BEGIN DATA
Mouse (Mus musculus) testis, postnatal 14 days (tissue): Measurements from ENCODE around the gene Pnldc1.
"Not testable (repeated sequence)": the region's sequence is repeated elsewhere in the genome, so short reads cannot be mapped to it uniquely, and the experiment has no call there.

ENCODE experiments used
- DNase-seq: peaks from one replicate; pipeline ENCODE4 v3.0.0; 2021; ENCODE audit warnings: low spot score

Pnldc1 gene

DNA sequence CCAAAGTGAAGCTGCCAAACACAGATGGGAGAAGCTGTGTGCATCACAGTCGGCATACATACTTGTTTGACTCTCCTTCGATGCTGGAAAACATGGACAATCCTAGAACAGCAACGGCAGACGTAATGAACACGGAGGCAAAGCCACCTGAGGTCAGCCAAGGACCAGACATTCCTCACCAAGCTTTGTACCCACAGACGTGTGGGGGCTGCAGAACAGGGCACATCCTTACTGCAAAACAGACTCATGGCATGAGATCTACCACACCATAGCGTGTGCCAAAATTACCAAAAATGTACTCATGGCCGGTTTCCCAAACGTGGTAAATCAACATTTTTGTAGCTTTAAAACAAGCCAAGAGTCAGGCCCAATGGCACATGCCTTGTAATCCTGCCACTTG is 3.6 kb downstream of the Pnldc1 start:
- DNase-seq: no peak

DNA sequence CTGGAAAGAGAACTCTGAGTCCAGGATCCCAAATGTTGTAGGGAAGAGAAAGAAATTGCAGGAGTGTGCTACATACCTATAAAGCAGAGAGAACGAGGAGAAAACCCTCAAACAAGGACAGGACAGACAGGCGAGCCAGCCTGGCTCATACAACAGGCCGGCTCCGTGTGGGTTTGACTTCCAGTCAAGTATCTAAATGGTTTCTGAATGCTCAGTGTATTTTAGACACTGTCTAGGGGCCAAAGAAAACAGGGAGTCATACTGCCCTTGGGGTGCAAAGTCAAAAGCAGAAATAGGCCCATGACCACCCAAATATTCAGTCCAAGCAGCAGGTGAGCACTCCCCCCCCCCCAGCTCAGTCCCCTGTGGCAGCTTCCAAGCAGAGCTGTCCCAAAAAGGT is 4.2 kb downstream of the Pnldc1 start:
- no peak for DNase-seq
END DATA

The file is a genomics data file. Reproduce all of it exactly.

Mouse (Mus musculus) testis, postnatal 14 days (tissue): Measurements from ENCODE around the gene Pnldc1.
"Not testable (repeated sequence)": the region's sequence is repeated elsewhere in the genome, so short reads cannot be mapped to it uniquely, and the experiment has no call there.

ENCODE experiments used
- DNase-seq: peaks from one replicate; pipeline ENCODE4 v3.0.0; 2021; ENCODE audit warnings: low spot score

Pnldc1 gene

DNA sequence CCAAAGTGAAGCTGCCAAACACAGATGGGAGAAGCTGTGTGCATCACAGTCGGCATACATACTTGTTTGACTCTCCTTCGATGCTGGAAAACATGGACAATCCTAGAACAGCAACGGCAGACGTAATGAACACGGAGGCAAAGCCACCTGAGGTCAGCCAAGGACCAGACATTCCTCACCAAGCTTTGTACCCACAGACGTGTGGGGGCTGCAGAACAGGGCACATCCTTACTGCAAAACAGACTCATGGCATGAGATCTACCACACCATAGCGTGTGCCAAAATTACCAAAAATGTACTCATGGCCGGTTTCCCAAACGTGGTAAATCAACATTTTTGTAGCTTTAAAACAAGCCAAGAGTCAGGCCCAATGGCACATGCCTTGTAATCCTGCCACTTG is 3.6 kb downstream of the Pnldc1 start:
- DNase-seq: no peak

DNA sequence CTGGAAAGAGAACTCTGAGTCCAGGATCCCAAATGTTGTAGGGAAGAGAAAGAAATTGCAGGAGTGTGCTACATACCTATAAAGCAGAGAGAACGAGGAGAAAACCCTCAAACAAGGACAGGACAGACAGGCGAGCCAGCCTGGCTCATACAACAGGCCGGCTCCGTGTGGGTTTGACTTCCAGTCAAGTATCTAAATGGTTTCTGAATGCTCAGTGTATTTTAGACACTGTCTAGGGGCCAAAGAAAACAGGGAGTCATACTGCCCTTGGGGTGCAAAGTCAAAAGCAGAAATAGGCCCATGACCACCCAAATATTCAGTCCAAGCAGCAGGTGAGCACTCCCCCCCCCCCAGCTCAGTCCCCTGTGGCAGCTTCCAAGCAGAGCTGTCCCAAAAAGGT is 4.2 kb downstream of the Pnldc1 start:
- no peak for DNase-seq